Several companies with natural gas interests, including Exxon Mobil, Chevron and the Interstate Natural Gas Association of America, have donated to the D.C.-based Center for Clean Air Policy as part of its efforts to sponsor an ongoing dialogue about domestic climate policy. Exxon and Chevron have given $35,000 each for an annual membership in the dialogue, while smaller industry associations have donated less.
Chesapeake Energy spokesman Jim Gipson said that “over the years, Chesapeake has been proud to support a number of organizations that share our interest in clean air and agree[s] that America’s abundant supplies of clean natural gas represent the most affordable, available and scalable fuel to power a more prosperous and environmentally responsible future for our country.” He would not comment on the recent rift.
Some of the groups that have taken money from natural gas interests emphasized that they have continued to question aspects of the industry even as they’ve accepted contributions. CAP spokeswoman Andrea Purse noted that while the group did endorse the Nat Gas Act, modeled on Pickens’s call for a transition to natural-gas-powered vehicles, it had touted natural gas as a transition fuel in 2007. Furthermore, CAP senior fellow Joe Romm wrote several blog posts critical of Pickens.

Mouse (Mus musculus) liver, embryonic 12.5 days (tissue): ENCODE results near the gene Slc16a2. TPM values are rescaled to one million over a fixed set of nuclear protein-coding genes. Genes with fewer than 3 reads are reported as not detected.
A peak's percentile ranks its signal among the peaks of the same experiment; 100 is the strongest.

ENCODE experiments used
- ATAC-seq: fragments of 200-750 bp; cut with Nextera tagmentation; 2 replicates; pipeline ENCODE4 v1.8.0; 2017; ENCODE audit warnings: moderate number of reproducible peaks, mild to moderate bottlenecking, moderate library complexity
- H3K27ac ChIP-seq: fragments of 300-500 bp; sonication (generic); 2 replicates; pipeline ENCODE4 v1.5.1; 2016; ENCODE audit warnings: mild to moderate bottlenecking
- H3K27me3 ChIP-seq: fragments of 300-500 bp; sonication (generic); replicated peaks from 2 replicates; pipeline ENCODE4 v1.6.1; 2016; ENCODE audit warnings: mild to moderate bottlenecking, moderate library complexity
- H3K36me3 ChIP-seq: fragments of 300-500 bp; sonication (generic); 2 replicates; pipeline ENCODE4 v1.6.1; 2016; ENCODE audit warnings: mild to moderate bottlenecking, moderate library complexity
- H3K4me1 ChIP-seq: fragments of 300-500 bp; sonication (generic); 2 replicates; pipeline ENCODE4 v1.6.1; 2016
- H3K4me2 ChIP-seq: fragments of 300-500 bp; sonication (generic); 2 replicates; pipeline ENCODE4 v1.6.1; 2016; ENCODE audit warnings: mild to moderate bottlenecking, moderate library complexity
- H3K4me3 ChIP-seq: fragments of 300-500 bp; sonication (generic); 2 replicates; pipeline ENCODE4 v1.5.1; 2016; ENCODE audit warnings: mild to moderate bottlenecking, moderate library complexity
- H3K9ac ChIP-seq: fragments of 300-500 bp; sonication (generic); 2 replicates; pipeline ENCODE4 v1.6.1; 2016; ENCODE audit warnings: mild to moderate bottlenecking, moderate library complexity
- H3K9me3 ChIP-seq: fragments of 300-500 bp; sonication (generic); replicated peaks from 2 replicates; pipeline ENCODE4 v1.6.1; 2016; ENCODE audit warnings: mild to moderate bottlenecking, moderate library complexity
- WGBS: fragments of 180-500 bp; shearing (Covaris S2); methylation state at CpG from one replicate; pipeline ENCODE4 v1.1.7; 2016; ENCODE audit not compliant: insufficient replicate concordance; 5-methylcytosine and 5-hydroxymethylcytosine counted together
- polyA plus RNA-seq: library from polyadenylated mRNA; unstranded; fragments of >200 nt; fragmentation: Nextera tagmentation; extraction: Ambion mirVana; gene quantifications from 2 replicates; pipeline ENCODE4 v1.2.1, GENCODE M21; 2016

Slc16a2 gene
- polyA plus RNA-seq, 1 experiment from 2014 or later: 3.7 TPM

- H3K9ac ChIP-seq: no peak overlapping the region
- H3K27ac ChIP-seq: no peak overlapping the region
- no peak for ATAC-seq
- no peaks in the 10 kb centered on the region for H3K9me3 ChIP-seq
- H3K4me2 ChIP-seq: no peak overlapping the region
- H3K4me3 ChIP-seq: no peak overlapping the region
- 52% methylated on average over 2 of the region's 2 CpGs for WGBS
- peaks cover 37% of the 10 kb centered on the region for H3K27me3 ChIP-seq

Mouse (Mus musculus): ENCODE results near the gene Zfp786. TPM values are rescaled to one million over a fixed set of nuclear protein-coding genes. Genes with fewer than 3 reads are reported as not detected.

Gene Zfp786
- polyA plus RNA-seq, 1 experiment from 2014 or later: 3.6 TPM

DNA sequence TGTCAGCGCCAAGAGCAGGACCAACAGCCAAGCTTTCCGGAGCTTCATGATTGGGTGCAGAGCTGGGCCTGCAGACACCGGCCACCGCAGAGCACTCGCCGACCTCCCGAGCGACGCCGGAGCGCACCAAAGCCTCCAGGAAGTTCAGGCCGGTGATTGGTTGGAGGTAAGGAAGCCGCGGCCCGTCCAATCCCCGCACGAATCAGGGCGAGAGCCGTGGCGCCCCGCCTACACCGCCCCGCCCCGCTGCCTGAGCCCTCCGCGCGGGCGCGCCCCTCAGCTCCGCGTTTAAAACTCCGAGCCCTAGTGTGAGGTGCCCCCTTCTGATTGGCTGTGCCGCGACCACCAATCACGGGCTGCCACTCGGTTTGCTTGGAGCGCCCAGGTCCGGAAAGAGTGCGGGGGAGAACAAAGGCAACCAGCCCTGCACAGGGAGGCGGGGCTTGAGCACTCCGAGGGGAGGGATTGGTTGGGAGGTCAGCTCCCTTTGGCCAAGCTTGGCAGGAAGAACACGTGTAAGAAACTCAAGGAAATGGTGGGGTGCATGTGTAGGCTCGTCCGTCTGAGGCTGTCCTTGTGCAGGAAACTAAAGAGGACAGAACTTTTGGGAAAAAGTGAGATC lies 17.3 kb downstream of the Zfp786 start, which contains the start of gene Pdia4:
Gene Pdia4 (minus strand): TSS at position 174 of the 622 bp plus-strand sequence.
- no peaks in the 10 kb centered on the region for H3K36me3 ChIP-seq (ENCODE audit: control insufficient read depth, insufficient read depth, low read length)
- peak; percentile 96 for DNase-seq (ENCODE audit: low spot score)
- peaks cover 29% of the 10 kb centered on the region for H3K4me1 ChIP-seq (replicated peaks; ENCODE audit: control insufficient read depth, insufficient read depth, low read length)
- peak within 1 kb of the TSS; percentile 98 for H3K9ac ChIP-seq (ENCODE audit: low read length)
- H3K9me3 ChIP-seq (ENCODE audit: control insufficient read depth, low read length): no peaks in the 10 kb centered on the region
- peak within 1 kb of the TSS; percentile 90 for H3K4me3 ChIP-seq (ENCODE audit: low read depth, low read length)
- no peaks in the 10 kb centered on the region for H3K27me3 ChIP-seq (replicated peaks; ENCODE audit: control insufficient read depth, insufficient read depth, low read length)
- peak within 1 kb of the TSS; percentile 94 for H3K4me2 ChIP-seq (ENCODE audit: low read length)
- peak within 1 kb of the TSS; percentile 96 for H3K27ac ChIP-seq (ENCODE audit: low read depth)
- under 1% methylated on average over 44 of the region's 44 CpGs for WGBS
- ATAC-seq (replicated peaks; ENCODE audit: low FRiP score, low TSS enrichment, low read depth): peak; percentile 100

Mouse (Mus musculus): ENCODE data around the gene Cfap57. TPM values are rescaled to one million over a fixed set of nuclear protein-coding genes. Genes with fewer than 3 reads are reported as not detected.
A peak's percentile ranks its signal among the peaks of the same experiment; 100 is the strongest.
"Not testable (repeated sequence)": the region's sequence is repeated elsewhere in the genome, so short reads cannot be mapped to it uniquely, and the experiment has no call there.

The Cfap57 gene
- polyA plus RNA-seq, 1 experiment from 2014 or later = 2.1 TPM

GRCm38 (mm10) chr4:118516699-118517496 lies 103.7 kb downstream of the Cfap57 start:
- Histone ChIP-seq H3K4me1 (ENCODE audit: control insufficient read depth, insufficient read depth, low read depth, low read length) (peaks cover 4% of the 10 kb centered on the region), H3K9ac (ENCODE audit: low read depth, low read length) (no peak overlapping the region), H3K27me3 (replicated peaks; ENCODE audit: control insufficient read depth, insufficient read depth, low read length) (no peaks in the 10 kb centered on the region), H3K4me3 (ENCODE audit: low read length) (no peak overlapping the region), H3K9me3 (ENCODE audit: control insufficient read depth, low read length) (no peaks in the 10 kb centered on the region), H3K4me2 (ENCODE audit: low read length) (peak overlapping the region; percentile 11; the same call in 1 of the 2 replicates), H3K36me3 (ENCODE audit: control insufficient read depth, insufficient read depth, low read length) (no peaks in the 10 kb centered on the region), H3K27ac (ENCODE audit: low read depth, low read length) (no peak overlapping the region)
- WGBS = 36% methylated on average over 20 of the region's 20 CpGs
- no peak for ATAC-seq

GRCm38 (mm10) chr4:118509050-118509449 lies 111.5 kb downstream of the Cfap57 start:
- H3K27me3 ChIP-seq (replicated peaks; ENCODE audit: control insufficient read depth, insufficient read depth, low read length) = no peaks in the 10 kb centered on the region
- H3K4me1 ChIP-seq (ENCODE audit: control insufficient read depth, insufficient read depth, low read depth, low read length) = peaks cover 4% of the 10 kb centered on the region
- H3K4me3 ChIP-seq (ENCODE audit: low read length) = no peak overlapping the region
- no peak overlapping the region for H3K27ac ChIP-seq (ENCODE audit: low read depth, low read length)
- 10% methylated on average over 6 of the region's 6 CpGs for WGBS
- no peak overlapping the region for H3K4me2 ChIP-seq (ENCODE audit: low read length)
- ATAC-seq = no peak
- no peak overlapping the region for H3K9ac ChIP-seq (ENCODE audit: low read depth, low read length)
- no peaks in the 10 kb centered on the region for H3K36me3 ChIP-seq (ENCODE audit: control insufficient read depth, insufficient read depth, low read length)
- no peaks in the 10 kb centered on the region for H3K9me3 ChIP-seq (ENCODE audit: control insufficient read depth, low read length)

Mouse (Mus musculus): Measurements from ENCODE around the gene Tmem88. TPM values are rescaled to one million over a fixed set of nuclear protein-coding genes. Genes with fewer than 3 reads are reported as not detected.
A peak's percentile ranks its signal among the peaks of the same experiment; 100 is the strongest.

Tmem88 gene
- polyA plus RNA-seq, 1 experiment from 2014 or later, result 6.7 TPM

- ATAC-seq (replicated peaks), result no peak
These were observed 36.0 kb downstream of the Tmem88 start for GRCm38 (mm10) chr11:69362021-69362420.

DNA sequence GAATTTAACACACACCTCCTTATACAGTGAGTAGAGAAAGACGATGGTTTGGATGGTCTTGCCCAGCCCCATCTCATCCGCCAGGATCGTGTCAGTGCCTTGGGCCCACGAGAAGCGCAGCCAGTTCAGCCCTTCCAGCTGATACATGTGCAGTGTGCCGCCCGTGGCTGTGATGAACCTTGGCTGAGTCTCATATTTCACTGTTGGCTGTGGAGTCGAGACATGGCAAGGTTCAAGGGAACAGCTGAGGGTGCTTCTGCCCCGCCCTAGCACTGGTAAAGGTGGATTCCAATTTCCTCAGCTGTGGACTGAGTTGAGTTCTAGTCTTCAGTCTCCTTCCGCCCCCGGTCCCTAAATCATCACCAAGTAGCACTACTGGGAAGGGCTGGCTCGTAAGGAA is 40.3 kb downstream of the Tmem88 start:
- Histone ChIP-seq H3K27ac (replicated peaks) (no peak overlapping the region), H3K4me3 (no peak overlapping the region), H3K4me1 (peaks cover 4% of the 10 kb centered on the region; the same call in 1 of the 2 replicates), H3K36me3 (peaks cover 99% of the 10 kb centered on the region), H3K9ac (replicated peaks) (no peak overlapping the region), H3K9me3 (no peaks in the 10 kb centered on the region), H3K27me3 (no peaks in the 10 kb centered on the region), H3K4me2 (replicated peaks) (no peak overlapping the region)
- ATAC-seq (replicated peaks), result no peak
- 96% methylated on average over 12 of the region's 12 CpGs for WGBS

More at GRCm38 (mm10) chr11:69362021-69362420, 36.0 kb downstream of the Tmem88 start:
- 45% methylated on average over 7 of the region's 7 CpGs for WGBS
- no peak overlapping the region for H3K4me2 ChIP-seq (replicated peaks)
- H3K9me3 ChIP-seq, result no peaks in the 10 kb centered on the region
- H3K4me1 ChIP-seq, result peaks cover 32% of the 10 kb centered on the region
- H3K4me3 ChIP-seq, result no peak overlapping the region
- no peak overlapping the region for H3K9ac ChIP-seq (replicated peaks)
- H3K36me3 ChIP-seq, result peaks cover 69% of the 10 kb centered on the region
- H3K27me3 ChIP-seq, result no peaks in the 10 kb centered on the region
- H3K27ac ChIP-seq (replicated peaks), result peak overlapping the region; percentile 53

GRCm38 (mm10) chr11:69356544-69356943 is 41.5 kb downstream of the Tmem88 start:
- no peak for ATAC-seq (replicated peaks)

Pickens spokesman Jay Rosser said that Pickens’s activities aren’t limited to one party or political wing. “He’s lent his voice to a number of organizations interested in broad public policies on OPEC oil dependence, national security and clean-air concerns,” Rosser said. “These include business, political and environmental entities on both sides of the political spectrum.”
American Lung Association spokeswoman Carrie Martin said of Chesapeake, “We appreciate their support over several years,” adding that the group backs “increased use of natural gas as a transitional fuel for the production of electricity, as a cleaner alternative to biomass, coal and other fossil fuels.” She noted that the association recently urged the Environmental Protection Agency to adopt stronger limits on harmful emissions from gas wells, processing plants, pipelines and storage units.
At least one group that seriously considered McClendon’s offer, the NRDC, decided in the end that his support would constitute a conflict of interest. Half a dozen senior NRDC leaders and energy staffers — including John Adams, its founding director — traveled to Chesapeake’s Oklahoma headquarters in early 2008 to have what NRDC spokeswoman Jenny Powers described as “a serious and frank conversation about fracking” and to discuss a contribution to its “Move America Beyond Coal” campaign.